Internal religious harmony has been difficult to attain for most nations, as wars and riots have been fought in the past over religion. The prevailing belief of a particular system of beliefs being “the one true religion” is often repeated among each of them, all backed with indisputable proof that members would parrot to each other. Confronted with diversity and different beliefs, most people would resort to trying to convert their neighbours, indoctrinating them until the other person either succumbs to their witnessing or shuns them.
However, the city-state of Singapore is proof that religious harmony can be attainable if all would participate and wish for it. The diversity of religions is not only tolerated, but also widely accepted. Just off Geylang East Ave 3 sits Foo Hai Chan Monastery, a Buddhist temple, and beside it is Sri Sivan Temple, a Hindu temple. Muslims are given flexibility to participate in their Friday prayers during classes as their Muslim Pro app reminds them of the time. Catholic priests would talk to the visitors and guests after every mass. All Singaporeans—regardless of their race or religion—are free to mingle with others, learn about the different cultures, and respect them.
Yet this religious harmony did not happen overnight. Singapore had a long history of religious leaders working hand-in-hand to find compromises and ways to work with each other.
As Singaporean Prime Minister Lee Hsien Loong wrote on Facebook on the eve of 2017 Racial Harmony Day, this multiracial, multireligious, and multilingual society that Singapore is today did not happen by chance. It was the conscious decision of leaders who worked hard to make things as they are today.
Here are some of the things that made Singapore the paragon of religious harmony that it is known as today:
In response, the government set up national programmes that ensured a balanced representation of Singapore’s unique ethnic makeup. The result is a government filled with people from different ethnicities, working together to find the perfect balance for all.
For example, the Housing and Development Board’s Ethnic Integration Policy assigns the number of each major ethnic group who may own units in a neighbourhood or apartment block. This ensures that HBD’s public housing estates would have people from different ethnicities and religions who would live alongside each other, sharing amenities and learning about each other. This is the complete opposite of how it was before.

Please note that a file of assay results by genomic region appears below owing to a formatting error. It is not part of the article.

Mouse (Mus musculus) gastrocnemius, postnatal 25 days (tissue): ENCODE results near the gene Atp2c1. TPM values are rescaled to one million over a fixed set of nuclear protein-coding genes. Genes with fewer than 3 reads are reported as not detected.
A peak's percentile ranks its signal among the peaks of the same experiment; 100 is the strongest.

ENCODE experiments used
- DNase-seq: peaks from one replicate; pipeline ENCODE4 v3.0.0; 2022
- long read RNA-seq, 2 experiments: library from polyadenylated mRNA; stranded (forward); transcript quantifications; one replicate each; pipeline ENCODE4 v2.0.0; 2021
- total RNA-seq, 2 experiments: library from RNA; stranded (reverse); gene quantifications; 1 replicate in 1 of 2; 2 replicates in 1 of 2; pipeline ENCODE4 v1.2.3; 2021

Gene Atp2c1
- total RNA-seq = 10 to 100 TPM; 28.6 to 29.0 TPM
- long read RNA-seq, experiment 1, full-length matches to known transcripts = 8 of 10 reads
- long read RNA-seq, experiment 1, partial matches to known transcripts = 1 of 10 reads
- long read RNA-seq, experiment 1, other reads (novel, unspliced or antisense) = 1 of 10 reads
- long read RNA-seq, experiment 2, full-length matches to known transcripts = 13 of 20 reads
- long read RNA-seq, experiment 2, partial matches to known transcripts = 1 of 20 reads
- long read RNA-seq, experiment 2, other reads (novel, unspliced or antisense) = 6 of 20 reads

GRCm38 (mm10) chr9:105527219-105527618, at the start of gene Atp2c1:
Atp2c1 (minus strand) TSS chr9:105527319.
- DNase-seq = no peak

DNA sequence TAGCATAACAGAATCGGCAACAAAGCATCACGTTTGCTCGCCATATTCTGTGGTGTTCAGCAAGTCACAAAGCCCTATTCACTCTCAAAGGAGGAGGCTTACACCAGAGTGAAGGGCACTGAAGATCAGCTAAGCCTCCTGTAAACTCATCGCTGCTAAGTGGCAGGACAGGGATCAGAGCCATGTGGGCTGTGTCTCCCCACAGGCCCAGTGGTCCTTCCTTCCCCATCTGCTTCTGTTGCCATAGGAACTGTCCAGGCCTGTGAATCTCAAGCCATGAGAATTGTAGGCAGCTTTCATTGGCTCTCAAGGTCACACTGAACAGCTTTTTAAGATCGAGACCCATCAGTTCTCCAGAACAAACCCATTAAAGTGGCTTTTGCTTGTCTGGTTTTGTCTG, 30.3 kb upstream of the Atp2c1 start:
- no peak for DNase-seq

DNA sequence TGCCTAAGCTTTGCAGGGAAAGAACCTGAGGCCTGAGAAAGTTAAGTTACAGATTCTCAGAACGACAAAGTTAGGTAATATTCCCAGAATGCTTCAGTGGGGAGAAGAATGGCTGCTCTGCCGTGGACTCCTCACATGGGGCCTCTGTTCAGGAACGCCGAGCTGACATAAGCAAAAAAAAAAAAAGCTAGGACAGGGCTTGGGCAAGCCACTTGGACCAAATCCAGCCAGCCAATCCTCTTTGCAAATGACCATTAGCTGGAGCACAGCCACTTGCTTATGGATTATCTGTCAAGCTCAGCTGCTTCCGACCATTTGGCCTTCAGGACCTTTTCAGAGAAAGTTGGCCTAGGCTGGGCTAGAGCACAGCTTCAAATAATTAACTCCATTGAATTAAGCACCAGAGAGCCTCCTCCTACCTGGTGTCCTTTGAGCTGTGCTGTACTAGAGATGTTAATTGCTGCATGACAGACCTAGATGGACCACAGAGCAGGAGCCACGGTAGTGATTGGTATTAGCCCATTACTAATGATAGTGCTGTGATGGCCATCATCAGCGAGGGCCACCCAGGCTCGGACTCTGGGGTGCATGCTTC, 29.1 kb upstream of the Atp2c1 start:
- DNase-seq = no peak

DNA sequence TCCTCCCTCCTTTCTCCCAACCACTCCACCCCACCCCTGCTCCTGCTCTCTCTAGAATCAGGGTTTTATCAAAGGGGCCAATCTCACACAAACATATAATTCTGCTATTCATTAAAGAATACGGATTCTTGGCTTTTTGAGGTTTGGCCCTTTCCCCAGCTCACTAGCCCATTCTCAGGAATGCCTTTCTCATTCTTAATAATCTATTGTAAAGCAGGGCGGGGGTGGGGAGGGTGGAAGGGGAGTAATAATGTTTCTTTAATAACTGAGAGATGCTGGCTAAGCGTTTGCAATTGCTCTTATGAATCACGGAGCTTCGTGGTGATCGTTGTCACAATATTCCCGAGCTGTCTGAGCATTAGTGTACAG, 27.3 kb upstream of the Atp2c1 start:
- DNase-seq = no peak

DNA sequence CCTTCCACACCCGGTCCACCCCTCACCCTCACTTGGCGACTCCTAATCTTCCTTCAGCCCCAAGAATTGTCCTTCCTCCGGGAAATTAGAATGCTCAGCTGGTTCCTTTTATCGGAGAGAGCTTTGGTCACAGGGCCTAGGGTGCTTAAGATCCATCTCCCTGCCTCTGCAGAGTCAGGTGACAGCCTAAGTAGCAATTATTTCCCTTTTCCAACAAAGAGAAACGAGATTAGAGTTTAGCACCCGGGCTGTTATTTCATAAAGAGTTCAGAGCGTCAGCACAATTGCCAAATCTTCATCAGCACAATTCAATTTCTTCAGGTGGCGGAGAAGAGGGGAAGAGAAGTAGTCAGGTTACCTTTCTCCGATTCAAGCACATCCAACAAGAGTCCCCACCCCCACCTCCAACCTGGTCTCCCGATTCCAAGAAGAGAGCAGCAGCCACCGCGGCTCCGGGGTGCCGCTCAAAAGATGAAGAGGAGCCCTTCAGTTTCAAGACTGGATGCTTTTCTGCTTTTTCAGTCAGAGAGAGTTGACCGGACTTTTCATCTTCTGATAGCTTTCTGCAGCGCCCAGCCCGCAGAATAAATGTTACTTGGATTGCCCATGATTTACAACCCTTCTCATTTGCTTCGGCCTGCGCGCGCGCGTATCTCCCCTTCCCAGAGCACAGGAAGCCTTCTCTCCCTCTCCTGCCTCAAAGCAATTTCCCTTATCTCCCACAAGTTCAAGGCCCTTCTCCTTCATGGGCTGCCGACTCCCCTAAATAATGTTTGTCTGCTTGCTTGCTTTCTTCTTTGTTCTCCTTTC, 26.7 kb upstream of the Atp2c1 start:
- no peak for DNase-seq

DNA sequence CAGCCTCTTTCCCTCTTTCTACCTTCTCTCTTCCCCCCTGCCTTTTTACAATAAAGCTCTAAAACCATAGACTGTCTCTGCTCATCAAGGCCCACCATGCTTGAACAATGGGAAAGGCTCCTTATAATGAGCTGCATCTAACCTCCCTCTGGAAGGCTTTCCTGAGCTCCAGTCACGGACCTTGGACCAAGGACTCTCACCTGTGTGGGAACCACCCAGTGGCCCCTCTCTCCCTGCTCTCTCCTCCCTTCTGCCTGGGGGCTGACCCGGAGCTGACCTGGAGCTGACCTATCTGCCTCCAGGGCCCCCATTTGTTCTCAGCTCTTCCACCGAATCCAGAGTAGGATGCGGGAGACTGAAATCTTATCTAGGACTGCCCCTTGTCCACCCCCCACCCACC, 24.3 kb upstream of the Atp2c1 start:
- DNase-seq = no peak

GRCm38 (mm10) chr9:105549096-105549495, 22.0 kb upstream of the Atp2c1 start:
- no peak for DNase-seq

Aside from the constitution, the Ministry of Home Affairs takes the mandate to maintain the country’s race and religious harmony seriously by pre-empting anything that may compromise this harmony.
For instance, the Maintenance of Religious Harmony Act (MRHA) and Penal Code strengthen the call for religious freedom. The MRHA places safeguards against foreign influence and donors who may be taking advantage of any religion by regulating donations and key administrative leadership positions. It also issues restraining orders (ROs) to any religious organizations that do not meet these requirements. The ROs are also applicable to offensive online content that may cause religious disharmony.
The MRHA also introduced the Community Remedial Initiative which steps in if a Singaporean hurts the feelings of another religious community. The CRI strives to allow the offender to learn more about the other religions within the society and mend ties with the group.
All these are supported by the penal code, which also enables the courts to sentence an offender if the person is convicted of a racially or religiously motivated offence.
These reasons and more help strengthen the bonds of religious harmony within Singapore. There is room for all religions to grow and to co-exist with each other. For instance, Muslim Pro, a popular comprehensive Islamic lifestyle app, also highlights this unity by offering intuitive features that unites users to Muslims worldwide. It provides timely accurate prayer times and Adhan and offers multiple versions of the Quran to busy Singaporean Muslims.